Pig Virus Makes Unexpected, Problematic Leap Into Human Cells

This could be the next big livestock disease.

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A disease that affects pigs could potentially spread to humans and other animals, a new study shows. Scientists first identified the porcine deltacoronavirus (PDCoV) in Hong Kong in 2012, and in the years since, farmers and scientists have found it in Canada and in the United States, too. While scientists have said the virus isn’t a human health concern, it turns out that might not be the case.

In a paper published Monday in the journal Proceedings of the National Academy of Sciences, researchers demonstrated that the virus could infect human cells as well as the cells of cats and chickens. Even though PDCoV appears to be limited to pigs at the moment, scientists suspect that its sudden appearance in 2012 occurred as a result of a rapid “host switching” event in which the virus adapted to infect pigs, possibly from birds. It causes diarrhea and vomiting in pigs and can be fatal, especially in nursing young. The virus’s probable history, coupled with some specific aspects of how it infects cells, has scientists worried that it could become a threat to human health.

In tests on lab-grown cells of humans, cats, pigs, and chickens, researchers found that the virus infects a host’s cells via a specific receptor called aminopeptidase N. When a virus attacks an organism, it does so through a protein receptor. And if it can get through that receptor, it can get into the organism. The important thing about aminopeptidase N, though, is that it’s not unique to pigs. This aspect of the viral infection suggests that PDCoV, like severe acute respiratory syndrome (SARS) and Middle-East respiratory syndrome (MERS), which are also coronaviruses, could soon cross host populations.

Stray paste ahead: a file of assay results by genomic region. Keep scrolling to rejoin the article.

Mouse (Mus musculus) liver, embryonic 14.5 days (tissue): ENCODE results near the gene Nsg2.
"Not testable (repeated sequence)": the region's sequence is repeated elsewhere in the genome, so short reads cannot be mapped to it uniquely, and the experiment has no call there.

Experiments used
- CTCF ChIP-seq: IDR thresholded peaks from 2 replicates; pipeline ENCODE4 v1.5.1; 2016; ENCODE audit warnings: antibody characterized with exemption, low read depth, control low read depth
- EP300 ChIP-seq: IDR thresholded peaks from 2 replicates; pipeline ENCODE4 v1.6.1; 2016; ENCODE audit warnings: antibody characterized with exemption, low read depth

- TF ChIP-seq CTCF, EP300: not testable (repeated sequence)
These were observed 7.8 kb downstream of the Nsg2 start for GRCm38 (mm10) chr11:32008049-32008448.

“Binding of PDCoV to an interspecies conserved site on [aminopeptidase N] may facilitate direct transmission of PDCoV to nonreservoir species, including humans, potentially reflecting the mechanism that enabled a virus, ancestral to PDCoV, to breach the species barrier between birds and mammals,” write the study’s authors. There’s not yet cause for alarm, but the fact that this virus has been infecting pigs and seems to be capable of infecting humans has researchers worried.

“We’re very concerned about emerging coronaviruses and worry about the harm they can do to animals and their potential to jump to humans,” Linda Saif, Ph.D., a distinguished professor of veterinary medicine at Ohio State University and senior author on the study, said in a statement. Between 2002 and 2003, SARS killed 774 people worldwide, and MERS has killed 787 people since 2012. So we’re not looking at some kind of global pandemic, but it’s a situation that veterinary scientists will surely be keeping a sharp eye on in the coming months.

While this is just a study of body cells and not actual, living host organisms, these results are preliminary. But as the study’s authors point out, the evidence for a new host-switching event is strong: “Receptor interaction is the first, essential step in virus infection of the host cell, and hence the key factor in defining a host range of viruses.”

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